Do you have symptoms of poor digestion, weight gain, skin issues, hormone imbalances, emotional instability, sleep deprivation, headaches, or fatigue? These are examples of a variety of symptoms and include different systems of the body. Is it possible that in many cases, there could be one underlying cause to poor body function?
Tests can be performed to find a cause for digestive upset. A doctor can make a diagnosis such as leaky gut, digestive enzyme deficiencies, inflammation, and more. The thyroid can be tested to determine the cause for low sex drive, fatigue, hair loss, skin issues, anxiety, and hormonal imbalance.
Let’s say, for example, that the tests show a leaky gut or a hormone imbalance. Have we determined the root of the problem or are we just treating the symptoms? What is the control center for these system functions? In order to consider these evaluations with a functional approach, one must take a look at the “control mechanism” and evaluate the root cause of the symptoms.
The part of the brain that regulates and controls the thyroid, digestion, hormone balance, and the reproductive organ function is the hypothalamus. Think of it as the “upward” center that controls these “downward” body functions. When a body system faces external or internal changes in the environment, the hypothalamus recognizes the changes and makes the necessary adjustments. Changes in light or temperature, danger, loss, or emotions can initiate changes prompted by the hypothalamus in the autonomic nervous system and the endocrine system.
One example of this would be the secretion of cortisol from the adrenal gland when faced with danger or a perceived threat. This greatly effects the endocrine system and interferes with hormone output. This can greatly affect the digestive system and over time causing damage to the gut.
Because the brain controls our involuntary functions, it is believed that the hypothalamus is the source to managing most chronic conditions.
A salivary hormone test that measures cortisol awakening response is one suggestion to test the hypothalamus function. Think of it as a “stress test for the brain.” When there are normal levels, we see a healthy stress response. When overactive, we may have an exaggerated reaction to stress. This can be a result of a past trauma and can cause overall poor health and sleep dysfunction. When the function is flattened, we see the depletion of neurotransmitters in the hypothalamus such as glutamate, dopamine, and norepinephrine. Glutamate is a chemical that nerve cells use to send signals to other cells. It is the most abundant neurotransmitter in the nervous system. Dopamine is important for function, motor control, motivation, reward, arousal, and reinforcement. Norepinephrine increases heart rate along with adreneline. It increases blood pressure and pumps blood to break down fat and increase blood sugar, providing energy for the body. These all have important roles within the body, and when they are depleted, it causes our stress response to be disorganized and dysfunctional.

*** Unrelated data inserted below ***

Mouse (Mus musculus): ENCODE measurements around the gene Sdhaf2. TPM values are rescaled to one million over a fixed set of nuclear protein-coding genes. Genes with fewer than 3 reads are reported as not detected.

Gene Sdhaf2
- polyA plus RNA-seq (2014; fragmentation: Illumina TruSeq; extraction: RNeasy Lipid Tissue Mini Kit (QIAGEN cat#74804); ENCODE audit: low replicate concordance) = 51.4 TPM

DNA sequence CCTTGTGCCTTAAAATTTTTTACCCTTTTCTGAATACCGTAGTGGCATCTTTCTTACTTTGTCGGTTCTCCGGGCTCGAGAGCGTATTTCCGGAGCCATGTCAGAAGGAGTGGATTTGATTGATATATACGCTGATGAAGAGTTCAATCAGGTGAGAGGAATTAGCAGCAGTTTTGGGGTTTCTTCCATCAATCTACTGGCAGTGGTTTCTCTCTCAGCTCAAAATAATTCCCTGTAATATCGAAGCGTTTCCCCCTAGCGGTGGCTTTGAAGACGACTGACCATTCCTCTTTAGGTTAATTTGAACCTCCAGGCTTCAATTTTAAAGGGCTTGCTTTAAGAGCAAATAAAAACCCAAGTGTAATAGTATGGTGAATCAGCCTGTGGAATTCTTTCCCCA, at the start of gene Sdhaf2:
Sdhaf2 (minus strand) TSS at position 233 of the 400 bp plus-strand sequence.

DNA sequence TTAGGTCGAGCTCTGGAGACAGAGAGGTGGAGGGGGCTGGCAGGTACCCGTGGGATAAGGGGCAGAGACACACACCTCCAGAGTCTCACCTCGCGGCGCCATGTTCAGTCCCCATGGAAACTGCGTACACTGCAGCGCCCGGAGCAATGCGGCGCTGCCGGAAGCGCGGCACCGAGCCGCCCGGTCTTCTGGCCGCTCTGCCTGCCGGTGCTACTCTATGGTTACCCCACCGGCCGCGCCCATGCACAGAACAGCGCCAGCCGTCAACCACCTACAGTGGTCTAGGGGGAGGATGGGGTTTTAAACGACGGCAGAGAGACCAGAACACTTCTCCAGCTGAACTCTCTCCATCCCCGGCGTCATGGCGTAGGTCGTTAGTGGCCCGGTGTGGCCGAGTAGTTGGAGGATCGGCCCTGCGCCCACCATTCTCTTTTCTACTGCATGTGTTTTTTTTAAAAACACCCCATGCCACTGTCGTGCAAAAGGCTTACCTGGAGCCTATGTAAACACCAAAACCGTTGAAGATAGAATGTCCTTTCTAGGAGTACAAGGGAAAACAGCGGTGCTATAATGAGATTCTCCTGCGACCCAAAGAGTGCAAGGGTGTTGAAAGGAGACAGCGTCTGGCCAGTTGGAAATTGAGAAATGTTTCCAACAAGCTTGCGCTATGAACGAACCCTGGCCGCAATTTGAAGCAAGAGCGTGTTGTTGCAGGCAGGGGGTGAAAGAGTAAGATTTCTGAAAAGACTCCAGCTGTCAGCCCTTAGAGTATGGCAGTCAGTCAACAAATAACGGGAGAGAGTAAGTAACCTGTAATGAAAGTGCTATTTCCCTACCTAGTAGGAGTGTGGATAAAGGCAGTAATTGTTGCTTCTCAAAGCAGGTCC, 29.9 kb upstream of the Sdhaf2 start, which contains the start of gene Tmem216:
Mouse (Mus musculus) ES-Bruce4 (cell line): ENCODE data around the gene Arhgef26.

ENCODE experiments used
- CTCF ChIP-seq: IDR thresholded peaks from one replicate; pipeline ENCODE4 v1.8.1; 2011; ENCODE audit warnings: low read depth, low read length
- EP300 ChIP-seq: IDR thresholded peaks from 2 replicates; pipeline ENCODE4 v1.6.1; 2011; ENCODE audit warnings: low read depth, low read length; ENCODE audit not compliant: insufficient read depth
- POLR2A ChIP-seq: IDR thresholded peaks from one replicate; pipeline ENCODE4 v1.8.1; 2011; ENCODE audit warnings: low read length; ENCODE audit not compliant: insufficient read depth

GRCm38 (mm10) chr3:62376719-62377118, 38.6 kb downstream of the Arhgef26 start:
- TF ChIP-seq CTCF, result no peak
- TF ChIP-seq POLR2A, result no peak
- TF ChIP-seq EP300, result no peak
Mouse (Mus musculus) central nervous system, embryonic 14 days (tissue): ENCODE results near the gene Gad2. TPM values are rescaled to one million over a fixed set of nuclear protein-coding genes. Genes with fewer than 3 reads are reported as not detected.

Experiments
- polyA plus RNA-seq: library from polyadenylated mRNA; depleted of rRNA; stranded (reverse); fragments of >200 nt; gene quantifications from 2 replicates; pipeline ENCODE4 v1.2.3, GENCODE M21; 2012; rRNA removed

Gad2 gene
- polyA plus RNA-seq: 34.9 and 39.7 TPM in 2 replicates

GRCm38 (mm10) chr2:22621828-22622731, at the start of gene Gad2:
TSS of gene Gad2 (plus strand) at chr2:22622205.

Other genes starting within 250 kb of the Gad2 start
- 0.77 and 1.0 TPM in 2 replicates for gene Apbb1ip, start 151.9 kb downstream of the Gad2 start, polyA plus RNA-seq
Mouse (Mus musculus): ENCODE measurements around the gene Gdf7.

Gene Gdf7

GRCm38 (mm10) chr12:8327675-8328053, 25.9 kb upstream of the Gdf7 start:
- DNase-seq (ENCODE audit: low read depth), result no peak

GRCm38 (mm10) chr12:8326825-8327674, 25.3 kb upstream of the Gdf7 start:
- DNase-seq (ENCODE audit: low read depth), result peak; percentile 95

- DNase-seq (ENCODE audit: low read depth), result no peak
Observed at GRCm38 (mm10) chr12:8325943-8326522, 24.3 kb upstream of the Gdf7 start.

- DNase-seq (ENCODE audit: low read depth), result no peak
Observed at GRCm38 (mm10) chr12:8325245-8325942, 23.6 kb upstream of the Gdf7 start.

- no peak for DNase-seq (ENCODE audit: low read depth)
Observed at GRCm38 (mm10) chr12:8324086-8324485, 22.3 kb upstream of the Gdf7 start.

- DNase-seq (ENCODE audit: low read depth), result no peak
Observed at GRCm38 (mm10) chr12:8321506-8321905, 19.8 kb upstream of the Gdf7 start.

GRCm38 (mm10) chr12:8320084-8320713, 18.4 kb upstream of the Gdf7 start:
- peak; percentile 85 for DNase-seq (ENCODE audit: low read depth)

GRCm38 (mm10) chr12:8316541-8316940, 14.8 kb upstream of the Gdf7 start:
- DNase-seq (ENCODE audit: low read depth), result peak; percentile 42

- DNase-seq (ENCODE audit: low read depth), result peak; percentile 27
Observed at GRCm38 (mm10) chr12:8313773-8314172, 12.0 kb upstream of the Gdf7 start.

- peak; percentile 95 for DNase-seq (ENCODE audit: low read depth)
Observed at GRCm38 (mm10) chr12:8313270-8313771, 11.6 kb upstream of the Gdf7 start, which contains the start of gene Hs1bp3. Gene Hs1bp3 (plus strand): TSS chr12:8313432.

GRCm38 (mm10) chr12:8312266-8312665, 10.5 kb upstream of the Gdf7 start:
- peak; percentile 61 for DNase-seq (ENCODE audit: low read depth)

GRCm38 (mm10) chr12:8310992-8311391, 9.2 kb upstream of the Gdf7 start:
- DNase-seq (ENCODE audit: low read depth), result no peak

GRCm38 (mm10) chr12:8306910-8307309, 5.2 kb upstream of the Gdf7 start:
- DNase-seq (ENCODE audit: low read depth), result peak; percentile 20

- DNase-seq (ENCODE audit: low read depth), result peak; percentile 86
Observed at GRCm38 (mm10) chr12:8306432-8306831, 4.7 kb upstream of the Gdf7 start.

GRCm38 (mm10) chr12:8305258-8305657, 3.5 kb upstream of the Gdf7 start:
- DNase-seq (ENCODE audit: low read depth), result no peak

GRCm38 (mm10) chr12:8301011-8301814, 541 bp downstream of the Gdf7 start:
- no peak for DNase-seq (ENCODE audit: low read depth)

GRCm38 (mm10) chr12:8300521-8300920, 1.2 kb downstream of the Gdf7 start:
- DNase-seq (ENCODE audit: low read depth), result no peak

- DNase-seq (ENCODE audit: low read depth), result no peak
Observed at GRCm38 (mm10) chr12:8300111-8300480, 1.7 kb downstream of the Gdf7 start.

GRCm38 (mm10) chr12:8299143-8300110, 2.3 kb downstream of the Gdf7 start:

The cortisol awakening response is an excellent starting point to determine the root cause for many symptoms. Further tests can be administered to access the effects of stress on specific systems of the body, such as adrenal response, thyroid function, digestive system, and reproductive organ function. System function testing alone does not give us the full picture. The hypothalamus function must be considered and the possible affects that stress can have on the body to get a full assessment and a solid plan for recovery.